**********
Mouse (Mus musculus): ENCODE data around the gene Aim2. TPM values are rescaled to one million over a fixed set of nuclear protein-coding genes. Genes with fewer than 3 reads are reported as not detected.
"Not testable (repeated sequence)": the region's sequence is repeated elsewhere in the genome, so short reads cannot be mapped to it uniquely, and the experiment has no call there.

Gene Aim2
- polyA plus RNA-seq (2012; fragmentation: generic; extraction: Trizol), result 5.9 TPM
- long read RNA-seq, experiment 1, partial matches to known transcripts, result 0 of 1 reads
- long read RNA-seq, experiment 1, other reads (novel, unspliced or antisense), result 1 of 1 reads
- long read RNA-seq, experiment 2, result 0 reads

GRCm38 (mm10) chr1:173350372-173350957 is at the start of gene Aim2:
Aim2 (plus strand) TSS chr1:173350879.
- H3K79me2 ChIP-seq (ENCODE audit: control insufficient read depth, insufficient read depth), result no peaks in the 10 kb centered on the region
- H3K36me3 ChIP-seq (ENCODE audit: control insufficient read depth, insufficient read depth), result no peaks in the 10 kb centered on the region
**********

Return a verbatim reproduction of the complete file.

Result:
Mouse (Mus musculus): ENCODE data around the gene Aim2. TPM values are rescaled to one million over a fixed set of nuclear protein-coding genes. Genes with fewer than 3 reads are reported as not detected.
"Not testable (repeated sequence)": the region's sequence is repeated elsewhere in the genome, so short reads cannot be mapped to it uniquely, and the experiment has no call there.

Gene Aim2
- polyA plus RNA-seq (2012; fragmentation: generic; extraction: Trizol), result 5.9 TPM
- long read RNA-seq, experiment 1, partial matches to known transcripts, result 0 of 1 reads
- long read RNA-seq, experiment 1, other reads (novel, unspliced or antisense), result 1 of 1 reads
- long read RNA-seq, experiment 2, result 0 reads

GRCm38 (mm10) chr1:173350372-173350957 is at the start of gene Aim2:
Aim2 (plus strand) TSS chr1:173350879.
- H3K79me2 ChIP-seq (ENCODE audit: control insufficient read depth, insufficient read depth), result no peaks in the 10 kb centered on the region
- H3K36me3 ChIP-seq (ENCODE audit: control insufficient read depth, insufficient read depth), result no peaks in the 10 kb centered on the region